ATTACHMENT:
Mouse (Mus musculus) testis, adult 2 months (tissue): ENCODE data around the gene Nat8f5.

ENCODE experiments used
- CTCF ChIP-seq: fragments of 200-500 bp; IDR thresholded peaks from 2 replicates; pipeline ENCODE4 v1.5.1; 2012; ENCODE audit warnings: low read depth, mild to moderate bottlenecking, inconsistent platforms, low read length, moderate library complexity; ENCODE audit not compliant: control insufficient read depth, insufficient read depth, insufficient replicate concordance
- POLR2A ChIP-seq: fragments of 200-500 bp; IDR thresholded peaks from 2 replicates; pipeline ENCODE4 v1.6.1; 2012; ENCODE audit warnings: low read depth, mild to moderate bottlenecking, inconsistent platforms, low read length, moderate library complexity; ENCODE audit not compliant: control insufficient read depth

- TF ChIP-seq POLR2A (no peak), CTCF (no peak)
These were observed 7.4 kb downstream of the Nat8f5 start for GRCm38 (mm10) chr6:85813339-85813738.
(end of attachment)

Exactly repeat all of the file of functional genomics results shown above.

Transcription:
Mouse (Mus musculus) testis, adult 2 months (tissue): ENCODE data around the gene Nat8f5.

ENCODE experiments used
- CTCF ChIP-seq: fragments of 200-500 bp; IDR thresholded peaks from 2 replicates; pipeline ENCODE4 v1.5.1; 2012; ENCODE audit warnings: low read depth, mild to moderate bottlenecking, inconsistent platforms, low read length, moderate library complexity; ENCODE audit not compliant: control insufficient read depth, insufficient read depth, insufficient replicate concordance
- POLR2A ChIP-seq: fragments of 200-500 bp; IDR thresholded peaks from 2 replicates; pipeline ENCODE4 v1.6.1; 2012; ENCODE audit warnings: low read depth, mild to moderate bottlenecking, inconsistent platforms, low read length, moderate library complexity; ENCODE audit not compliant: control insufficient read depth

- TF ChIP-seq POLR2A (no peak), CTCF (no peak)
These were observed 7.4 kb downstream of the Nat8f5 start for GRCm38 (mm10) chr6:85813339-85813738.